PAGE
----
The Thrive Controversy: What On Earth Will It Take to Have a Conversation?

In the wake of the official Santa Cruz premiere of Foster and Kimberly Gamble’s movie, Thrive, in the middle of March, and the venomous (not too strong a word, I think) review by Eric Johnson in the Santa Cruz Weekly (online at seemingly prompted by it, a controversy about Thrive is exploding across a small sector of the Internet.

Local Santa Cruz celeb John Robbins, who is featured in Johnson’s second attack on Thrive published in Santa Cruz Weekly, “Author John Robbins, Other Progressives Denounce Thrive,” has now written an 11-page  PDF diatribe – “Humanity and Sanity – Standing for a Thriving World  (and challenging the Movie Thrive),” in which he details why he finds his former friend’s encyclopedic film “dangerously misguided” as it’s described in a statement (drafted by John?) signed onto by nine of the interviewees included in Thrive.

To dip a toe into this fascinating and potentially quite significant battle of ideas and values, I recommend a perusal of the comments to Johnson’s second “Denounce” article on the Weekly’s website. It’s difficult to avoid the glee with which some of the commenters taking exception to Thrive seem to take this dissociation by some interviewees. The people doing this dissociating are generally identified as “Progressives.” This is a nebulous political label, but whatever it means, they are apparently for “progress,” so I guess those they oppose are not.

One link in the comments on the “Denounce” article is to a 56-page PDF created by the “Think Tank” of the Praxis Peace Institute entitled “Deconstructing Libertarianism – A Critique Prompted by the film Thrive.” Edited by Georgia Kelly, founder of the Institute, it asserts that “The Thrive message must be forcefully and publicly repudiated,” as it could otherwise, as Kelly claims, dissipate our “revolutionary energies” from the serious “political struggle,” as the New Age movement did in blunting the “Awakening of the 1960’s,” as if that was what really did the blunting.  How we’re going to struggle against the current system without understanding its real nature is not made clear.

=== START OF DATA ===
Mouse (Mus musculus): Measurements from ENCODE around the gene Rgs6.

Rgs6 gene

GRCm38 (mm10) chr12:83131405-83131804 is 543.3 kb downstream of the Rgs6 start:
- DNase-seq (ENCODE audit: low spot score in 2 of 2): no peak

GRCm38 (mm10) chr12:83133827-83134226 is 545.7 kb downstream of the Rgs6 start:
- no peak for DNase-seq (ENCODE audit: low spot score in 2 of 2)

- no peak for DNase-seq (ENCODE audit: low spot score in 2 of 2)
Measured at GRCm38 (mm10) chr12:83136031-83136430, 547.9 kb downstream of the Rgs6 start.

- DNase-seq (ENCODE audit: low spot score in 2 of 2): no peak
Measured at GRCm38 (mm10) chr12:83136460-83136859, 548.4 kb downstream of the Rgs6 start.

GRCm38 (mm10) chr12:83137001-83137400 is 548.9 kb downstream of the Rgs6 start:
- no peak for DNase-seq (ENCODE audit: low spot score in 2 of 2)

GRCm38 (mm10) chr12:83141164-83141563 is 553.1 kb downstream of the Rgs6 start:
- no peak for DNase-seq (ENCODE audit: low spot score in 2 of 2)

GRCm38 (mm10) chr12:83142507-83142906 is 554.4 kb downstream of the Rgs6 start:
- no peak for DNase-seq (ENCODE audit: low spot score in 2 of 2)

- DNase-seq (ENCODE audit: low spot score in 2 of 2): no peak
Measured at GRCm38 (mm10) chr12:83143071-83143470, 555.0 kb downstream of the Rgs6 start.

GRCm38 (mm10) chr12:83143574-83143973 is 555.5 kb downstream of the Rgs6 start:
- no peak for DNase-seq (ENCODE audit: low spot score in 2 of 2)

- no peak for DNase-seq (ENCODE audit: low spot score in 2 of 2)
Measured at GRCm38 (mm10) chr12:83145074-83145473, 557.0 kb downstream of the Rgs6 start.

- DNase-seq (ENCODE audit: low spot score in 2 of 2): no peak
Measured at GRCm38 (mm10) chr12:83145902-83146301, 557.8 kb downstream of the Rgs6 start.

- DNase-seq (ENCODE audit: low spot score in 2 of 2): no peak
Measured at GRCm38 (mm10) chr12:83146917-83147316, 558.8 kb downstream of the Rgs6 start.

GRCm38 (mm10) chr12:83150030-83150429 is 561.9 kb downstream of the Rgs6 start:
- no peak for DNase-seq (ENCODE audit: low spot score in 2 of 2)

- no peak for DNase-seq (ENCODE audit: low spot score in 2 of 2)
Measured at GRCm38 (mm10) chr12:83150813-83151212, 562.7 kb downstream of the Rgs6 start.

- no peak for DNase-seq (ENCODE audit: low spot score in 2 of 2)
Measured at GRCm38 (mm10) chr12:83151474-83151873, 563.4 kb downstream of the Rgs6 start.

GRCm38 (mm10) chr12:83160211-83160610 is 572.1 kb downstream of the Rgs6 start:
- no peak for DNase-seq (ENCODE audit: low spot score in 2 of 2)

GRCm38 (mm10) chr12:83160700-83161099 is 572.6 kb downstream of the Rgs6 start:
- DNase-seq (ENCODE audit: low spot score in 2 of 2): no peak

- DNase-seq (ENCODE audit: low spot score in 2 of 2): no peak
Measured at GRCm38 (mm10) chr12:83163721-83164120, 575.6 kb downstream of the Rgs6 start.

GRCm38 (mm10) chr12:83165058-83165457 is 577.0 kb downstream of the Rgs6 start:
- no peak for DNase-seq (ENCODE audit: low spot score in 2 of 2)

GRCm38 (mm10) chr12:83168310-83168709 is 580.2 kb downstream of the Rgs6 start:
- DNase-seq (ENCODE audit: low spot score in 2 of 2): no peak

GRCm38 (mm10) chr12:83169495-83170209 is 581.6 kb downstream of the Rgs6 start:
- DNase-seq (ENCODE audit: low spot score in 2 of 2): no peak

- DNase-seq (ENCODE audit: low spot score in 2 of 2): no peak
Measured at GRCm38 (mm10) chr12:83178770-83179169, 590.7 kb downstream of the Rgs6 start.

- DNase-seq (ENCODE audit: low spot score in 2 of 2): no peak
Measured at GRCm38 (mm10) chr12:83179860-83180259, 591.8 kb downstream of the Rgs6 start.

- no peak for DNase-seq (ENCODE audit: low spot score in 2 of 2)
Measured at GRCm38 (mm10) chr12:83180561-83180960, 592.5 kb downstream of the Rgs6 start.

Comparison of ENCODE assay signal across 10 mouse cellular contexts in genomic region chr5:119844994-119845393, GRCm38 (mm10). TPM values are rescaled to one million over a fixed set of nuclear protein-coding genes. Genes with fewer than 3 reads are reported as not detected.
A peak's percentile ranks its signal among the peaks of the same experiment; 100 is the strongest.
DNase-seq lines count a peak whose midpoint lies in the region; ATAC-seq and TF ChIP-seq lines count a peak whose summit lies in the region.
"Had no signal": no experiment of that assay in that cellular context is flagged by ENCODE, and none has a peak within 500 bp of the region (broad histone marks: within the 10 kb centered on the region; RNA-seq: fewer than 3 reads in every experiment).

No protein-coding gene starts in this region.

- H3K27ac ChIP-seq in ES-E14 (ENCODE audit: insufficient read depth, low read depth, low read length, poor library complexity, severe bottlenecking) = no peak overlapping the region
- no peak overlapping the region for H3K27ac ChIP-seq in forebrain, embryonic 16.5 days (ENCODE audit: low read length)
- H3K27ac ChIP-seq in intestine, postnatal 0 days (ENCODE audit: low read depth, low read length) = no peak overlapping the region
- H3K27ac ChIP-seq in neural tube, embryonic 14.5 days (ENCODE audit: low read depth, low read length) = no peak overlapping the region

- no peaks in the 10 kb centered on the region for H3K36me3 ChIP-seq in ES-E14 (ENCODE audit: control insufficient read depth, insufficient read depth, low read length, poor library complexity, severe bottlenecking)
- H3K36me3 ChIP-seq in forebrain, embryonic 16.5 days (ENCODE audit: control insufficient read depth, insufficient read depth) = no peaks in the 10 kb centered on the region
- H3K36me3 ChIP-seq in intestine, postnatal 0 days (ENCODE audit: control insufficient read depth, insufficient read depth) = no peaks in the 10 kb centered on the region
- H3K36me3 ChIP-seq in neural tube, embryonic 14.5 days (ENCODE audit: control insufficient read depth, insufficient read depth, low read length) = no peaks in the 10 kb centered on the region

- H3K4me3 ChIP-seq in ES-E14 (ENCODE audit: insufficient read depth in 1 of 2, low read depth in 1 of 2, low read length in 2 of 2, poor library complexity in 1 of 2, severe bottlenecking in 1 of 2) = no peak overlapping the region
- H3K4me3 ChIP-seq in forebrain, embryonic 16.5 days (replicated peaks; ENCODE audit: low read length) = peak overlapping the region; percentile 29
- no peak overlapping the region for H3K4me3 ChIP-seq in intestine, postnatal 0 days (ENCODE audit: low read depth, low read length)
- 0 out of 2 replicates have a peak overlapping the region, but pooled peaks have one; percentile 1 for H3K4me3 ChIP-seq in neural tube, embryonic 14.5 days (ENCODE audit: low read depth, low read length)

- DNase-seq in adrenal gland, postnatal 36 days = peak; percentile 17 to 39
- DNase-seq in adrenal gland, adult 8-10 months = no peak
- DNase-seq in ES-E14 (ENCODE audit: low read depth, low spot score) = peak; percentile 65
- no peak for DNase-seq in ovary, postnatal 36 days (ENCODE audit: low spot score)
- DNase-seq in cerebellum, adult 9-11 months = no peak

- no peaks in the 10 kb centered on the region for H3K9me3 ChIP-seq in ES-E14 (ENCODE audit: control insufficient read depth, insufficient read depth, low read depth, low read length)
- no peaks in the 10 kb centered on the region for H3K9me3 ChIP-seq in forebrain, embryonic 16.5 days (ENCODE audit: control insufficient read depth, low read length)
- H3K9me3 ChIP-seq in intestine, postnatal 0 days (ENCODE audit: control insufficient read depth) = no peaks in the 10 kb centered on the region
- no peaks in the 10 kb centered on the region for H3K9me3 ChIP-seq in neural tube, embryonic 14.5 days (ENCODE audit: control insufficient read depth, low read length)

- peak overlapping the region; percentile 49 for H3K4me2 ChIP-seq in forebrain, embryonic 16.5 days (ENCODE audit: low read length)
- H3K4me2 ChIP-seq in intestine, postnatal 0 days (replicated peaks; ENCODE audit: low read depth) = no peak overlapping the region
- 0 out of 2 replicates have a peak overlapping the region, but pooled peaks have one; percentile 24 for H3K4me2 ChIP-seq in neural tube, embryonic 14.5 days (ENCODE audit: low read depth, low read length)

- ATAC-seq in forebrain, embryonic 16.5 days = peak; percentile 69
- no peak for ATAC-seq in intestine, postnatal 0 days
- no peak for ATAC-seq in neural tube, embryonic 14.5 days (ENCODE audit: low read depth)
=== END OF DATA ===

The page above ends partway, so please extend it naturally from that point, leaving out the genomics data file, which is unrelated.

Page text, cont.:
Robbins, Kelly, Johnson and other liberal/progressives have many complaints about content in Thrive that varies from their opinions about what they think is right. However, they pointedly do not dispute the accuracy of the information presented in Thrive. They attack the film for having high production values, for being “libertarian,” for being idealistic and naive. But mostly, they seem to reject it for its world view. Thrive presents a big picture of the world situation. I think that it is this wide-open window on “reality” that is at the root of the arguably orchestrated attacks against it. The Progressive “Leaders,” as characterized by Robbins, who have flourishing careers within the context of what so many of us experience as a deeply pathological world order, seem to want their followers to not pay attention to Thrive.

Are we really going to do what these denouncers see as the serious work of revolution by remaining a responsible loyal opposition, wearing blinders? Why aren’t they willing to talk openly about ideas in Thrive that many people (like dozens who stood up and enthusiastically thanked Foster and Kimberly after the Del Mar showing) are obviously excited about finally seeing acknowledged in public? How are we going to generate the political will, from the grassroots up, to change the course of what we’re creating together if we can’t have a conversation, in good-faith and with compassion, with deep listening, and find a workable common ground that might lead to real solutions?

Note: The Gambles have written a response to some of this criticism at:

There is a new Thrive Meetup in Santa Cruz:

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